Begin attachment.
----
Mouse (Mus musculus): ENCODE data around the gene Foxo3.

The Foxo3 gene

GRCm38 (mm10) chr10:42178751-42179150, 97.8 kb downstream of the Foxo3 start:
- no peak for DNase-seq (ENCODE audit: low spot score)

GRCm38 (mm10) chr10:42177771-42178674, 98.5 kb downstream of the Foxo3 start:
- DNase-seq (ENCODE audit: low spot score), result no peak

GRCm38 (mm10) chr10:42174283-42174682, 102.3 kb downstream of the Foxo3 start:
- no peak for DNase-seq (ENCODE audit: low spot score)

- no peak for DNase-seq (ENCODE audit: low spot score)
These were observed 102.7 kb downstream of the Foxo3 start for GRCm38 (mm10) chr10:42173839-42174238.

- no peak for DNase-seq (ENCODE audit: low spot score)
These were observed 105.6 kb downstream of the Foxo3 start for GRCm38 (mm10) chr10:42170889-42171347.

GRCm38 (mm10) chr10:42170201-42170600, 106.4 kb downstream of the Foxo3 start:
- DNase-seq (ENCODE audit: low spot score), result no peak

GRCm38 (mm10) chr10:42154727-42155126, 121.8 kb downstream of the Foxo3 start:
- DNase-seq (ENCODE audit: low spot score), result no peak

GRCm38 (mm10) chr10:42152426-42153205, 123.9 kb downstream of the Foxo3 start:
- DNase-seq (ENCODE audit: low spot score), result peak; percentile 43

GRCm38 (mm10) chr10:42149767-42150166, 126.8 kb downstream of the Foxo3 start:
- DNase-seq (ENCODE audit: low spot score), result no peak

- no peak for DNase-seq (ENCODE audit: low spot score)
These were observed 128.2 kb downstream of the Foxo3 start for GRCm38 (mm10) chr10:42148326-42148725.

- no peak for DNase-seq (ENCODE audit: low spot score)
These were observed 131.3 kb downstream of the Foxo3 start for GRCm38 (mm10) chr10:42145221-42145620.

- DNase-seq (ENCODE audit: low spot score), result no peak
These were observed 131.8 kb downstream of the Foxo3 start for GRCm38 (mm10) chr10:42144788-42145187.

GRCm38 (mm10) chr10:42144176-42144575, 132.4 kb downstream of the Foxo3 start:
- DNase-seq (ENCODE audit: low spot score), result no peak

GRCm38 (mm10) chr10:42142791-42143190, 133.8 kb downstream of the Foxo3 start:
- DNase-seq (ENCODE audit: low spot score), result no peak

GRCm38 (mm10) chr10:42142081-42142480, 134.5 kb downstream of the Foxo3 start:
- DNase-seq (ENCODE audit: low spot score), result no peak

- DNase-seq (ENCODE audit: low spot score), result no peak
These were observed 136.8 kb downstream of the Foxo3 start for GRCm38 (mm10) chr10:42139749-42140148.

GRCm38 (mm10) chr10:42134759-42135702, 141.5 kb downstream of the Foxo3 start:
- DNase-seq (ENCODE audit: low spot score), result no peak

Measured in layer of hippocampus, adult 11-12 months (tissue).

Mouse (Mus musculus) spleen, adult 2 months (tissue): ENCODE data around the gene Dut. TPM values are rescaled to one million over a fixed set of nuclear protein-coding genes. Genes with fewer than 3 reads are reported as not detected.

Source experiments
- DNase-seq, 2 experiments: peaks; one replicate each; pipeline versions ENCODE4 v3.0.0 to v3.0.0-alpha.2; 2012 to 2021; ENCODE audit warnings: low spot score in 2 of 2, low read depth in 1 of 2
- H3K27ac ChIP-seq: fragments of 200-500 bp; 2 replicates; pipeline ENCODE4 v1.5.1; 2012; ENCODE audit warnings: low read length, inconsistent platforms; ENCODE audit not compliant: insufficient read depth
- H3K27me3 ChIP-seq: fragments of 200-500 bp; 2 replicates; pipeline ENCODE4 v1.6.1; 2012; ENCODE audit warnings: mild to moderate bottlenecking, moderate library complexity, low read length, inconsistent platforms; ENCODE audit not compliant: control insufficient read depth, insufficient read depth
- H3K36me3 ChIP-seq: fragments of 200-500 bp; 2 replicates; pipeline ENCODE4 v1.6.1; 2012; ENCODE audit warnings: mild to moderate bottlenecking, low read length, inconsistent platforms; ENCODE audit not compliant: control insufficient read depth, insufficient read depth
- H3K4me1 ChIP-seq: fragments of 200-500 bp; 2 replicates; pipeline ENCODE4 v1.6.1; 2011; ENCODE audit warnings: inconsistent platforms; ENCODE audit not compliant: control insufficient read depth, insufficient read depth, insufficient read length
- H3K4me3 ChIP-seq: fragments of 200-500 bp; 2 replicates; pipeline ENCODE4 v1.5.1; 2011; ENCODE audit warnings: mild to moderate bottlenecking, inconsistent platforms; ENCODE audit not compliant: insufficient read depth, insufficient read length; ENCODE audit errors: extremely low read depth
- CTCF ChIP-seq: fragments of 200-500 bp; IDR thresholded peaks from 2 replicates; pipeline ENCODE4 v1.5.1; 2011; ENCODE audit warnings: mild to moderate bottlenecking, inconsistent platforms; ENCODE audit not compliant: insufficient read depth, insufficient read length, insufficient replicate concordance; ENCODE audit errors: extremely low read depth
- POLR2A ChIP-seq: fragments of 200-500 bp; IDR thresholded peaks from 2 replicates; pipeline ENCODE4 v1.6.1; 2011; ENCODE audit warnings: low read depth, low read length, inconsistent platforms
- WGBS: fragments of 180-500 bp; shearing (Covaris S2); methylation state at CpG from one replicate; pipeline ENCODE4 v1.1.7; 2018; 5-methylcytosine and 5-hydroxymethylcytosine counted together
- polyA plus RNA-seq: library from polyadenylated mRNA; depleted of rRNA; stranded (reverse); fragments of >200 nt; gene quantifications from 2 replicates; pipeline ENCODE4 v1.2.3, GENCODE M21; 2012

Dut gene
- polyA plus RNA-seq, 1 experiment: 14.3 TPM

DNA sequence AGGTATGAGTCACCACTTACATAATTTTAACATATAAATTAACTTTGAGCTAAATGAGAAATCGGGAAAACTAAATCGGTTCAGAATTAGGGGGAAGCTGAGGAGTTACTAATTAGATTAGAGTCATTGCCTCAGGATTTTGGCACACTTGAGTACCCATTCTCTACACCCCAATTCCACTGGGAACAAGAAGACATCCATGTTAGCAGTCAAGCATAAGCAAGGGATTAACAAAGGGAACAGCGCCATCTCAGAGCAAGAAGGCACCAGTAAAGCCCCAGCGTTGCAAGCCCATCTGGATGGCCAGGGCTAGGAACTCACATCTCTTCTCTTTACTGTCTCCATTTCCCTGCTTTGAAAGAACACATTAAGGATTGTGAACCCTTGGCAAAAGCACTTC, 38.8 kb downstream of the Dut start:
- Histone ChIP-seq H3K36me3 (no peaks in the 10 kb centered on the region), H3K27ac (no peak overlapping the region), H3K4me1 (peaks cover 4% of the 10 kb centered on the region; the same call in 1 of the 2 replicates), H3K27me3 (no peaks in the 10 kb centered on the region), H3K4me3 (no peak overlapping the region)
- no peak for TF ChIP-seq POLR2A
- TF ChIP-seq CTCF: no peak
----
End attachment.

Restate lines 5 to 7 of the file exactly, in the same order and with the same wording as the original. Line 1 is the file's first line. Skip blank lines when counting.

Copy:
GRCm38 (mm10) chr10:42177771-42178674, 98.5 kb downstream of the Foxo3 start:
- DNase-seq (ENCODE audit: low spot score), result no peak

GRCm38 (mm10) chr10:42174283-42174682, 102.3 kb downstream of the Foxo3 start: